Today’s Factismal: There are over twenty different dialects of orca.
If you’ve ever traveled far from home, then you know that people can sound different in different places. People in Utica will tell you that they live in “Noh Yawk” and folks from Nagidotches will say that they are from “Tex-AS” while dudes from Los Angeles will inform you that they surf “Cah-LEE-forn-ya”. These regional differences in speech are called dialects, and include such things as word choice (a hero is a grinder is a sub) and pronunciation (“pahk the cah in Boston”). But what travelling may not have told you is that even animals have dialects.
A squirrel in New York City speaks with a different dialect than one from Oklahoma City. A firefly in Tennessee flashes its message of love in a different pattern than one in Virginia. And, most surprising of all, an orca in Seattle uses a different set of whistles and clicks than one in Norway. Scientists currently think that the different orca dialects indicate families that have passed on their special language from generation to generation. But where it can be very hard to hear a squirrel or a firefly, it is relatively easy to listen in on an orca’s family chats.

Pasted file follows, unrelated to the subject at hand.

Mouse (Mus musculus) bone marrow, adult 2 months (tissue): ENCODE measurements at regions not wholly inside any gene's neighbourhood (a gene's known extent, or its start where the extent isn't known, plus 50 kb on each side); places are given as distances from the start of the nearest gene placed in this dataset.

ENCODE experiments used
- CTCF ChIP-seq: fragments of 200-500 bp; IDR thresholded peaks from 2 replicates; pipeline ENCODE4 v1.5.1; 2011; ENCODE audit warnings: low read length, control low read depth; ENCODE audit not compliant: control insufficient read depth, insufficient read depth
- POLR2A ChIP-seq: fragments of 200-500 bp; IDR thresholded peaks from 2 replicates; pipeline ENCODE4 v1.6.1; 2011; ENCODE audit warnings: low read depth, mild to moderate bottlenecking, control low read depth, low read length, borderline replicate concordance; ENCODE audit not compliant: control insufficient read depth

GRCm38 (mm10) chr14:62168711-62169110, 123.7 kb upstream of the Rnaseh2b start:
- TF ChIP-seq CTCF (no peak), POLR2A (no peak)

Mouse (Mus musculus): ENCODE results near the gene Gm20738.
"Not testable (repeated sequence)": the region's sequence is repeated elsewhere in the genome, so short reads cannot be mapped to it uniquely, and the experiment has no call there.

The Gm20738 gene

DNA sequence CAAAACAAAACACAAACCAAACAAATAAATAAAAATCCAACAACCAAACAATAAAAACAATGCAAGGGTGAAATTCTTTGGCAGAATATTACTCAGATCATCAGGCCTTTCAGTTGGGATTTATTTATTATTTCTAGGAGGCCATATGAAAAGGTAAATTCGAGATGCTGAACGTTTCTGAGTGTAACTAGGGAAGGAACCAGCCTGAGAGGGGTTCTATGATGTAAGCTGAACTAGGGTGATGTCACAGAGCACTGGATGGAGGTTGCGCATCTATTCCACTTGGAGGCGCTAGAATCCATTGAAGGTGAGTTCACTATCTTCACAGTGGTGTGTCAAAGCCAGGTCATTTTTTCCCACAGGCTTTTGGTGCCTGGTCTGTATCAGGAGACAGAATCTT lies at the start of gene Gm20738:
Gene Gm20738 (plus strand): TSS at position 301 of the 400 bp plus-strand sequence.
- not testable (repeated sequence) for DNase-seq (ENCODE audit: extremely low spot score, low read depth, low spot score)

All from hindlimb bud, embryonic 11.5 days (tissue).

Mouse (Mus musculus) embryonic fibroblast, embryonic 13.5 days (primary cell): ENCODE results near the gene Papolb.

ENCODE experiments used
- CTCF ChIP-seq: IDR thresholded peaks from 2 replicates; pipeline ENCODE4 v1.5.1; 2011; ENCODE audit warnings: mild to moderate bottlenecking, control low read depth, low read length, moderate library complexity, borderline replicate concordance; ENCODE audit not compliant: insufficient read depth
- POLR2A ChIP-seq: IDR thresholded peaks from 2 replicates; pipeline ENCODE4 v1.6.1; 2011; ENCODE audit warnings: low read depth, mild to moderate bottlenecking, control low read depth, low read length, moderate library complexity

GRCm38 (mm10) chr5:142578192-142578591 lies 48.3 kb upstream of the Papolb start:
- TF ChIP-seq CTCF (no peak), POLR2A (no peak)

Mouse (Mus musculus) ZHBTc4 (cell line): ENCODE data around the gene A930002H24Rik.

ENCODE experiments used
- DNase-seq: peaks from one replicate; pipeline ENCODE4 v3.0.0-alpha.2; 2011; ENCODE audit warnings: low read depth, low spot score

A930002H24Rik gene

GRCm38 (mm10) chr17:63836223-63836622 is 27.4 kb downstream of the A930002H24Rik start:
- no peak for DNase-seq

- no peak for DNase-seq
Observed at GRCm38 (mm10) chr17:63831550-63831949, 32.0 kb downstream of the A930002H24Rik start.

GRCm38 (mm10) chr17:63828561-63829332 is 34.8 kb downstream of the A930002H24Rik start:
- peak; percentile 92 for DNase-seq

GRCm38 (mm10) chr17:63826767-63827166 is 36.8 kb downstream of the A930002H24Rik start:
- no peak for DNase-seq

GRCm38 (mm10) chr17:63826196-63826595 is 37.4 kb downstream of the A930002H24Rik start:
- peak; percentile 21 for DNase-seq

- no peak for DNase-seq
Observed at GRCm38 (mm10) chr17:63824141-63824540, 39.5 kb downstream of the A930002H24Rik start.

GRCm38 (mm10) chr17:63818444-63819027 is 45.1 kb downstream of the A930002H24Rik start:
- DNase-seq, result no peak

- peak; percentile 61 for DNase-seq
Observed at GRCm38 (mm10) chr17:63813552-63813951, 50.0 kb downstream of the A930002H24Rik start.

What isn’t easy is classifying the chats and identifying the families from them. It takes time and, more importantly, ears (either human or orca) to tell the different families apart. If you’d like to give it a try, then head on over to Whale FM where they have recordings of orca families all over the world.